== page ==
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Community leaders plea for peaceful demonstrations

As community leaders demand justice for George Floyd, they're also dealing with trying to help those impacted by the fires, looting and damage.

MINNEAPOLIS, Minnesota — Right across the street from where George Floyd was killed is Worldwide Outreach for Christ Ministries. As protesters continue to gather at the Cup Foods, the church has set up a table offering free water, food and other items like antiseptic spray. 

"I understand the hurt and frustration. I do understand that, I really do. But you still need to plan. You don't need to go and do something that is going to affect you in an adverse way in the long run," said Curtis Farrar, pastor of Worldwide Outreach for Christ. 

On Friday, former Minneapolis police officer Derek Chauvin was charged with third-degree murder and second-degree manslaughter in the death of George Floyd.

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"I hope that this officer being charged will at least bring some relief, relief to some of the men and women out here that are protesting. Maybe we can breathe a lot easier," Pastor Farrar said. 

Pastor Farrar said he knows not all officers are the same, adding, "There's good and bad in all of us but to see a young man die like that and then ask for his mama and then everybody around that was standing around could see, could visibly see that this man was struggling just to breathe."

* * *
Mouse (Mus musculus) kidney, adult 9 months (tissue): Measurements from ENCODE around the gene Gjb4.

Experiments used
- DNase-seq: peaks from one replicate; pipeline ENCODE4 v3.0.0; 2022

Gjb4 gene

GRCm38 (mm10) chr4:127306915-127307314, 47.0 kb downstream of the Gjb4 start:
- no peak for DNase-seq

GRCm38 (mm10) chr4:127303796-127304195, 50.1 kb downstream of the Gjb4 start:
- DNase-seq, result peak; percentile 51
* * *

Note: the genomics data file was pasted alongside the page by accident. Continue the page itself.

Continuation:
Pastor Farrar is disturbed that the other officers didn't speak up and added he's frustrated with the justice system. Hennepin County Attorney Mike Freeman said they focused on the "most dangerous" perpetrator first but that he anticipates charges against the other three officers, as well. 

Pastor Farrar's church has been on the corner of 38th and Chicago for 38 years. On Friday afternoon, demonstrations in that area remained peaceful.  

"I don't agree with what's going on, the rioting and tearing down businesses and all of that because there are people in the neighborhood that need those businesses," he said. 

Credit: Ben Garvin
A sign on the door reads, "Don't burn, ppl live here."

Senator Jeff Hayden, DFL-Minneapolis, represents parts of south Minneapolis. He said he is figuring out strategies to make sure people have access to their basic needs. 

"Metro Transit is not rolling these days. We want to get that going. A lot of the grocery stores and stores that people depend on, small and large, either aren't open or have been decimated or frankly have been burned down," Sen. Hayden said. 

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Floyd's partner, Courteney Ross, said, "If don't work together, we're just going to keep hurting. We're destroying our own communities right now. Like to my babies, my children that I've taught in the past, where are they going to get food from? How are we going to get them groceries? What if they need a prescription? These are small communities that don't have a lot already and now we're ruining it."

Ross spoke to KARE 11 prior to charges being announced and said, "People need to stop. They need to stop today. And I think the only way it's going to stop is if they prosecute these cops. They have to be prosecuted today."

More demonstrations are expected this weekend. 

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"We are hollering and screaming at the top of our lungs for systemic change in the Minneapolis Police Department. We are hollering at the top of our lungs to have investment in our communities. Now we're in a rebuild and recovery mode," Sen. Hayden said. 

He went on to say, "What we're not asking for is for people to come here and destroy things, especially the communities that we live in." 

Pastor Farrar added, I really hope the healing process begins because I'm tired of our neighborhoods now being torn down. I want to see changes made from this point on and I believe we will." 

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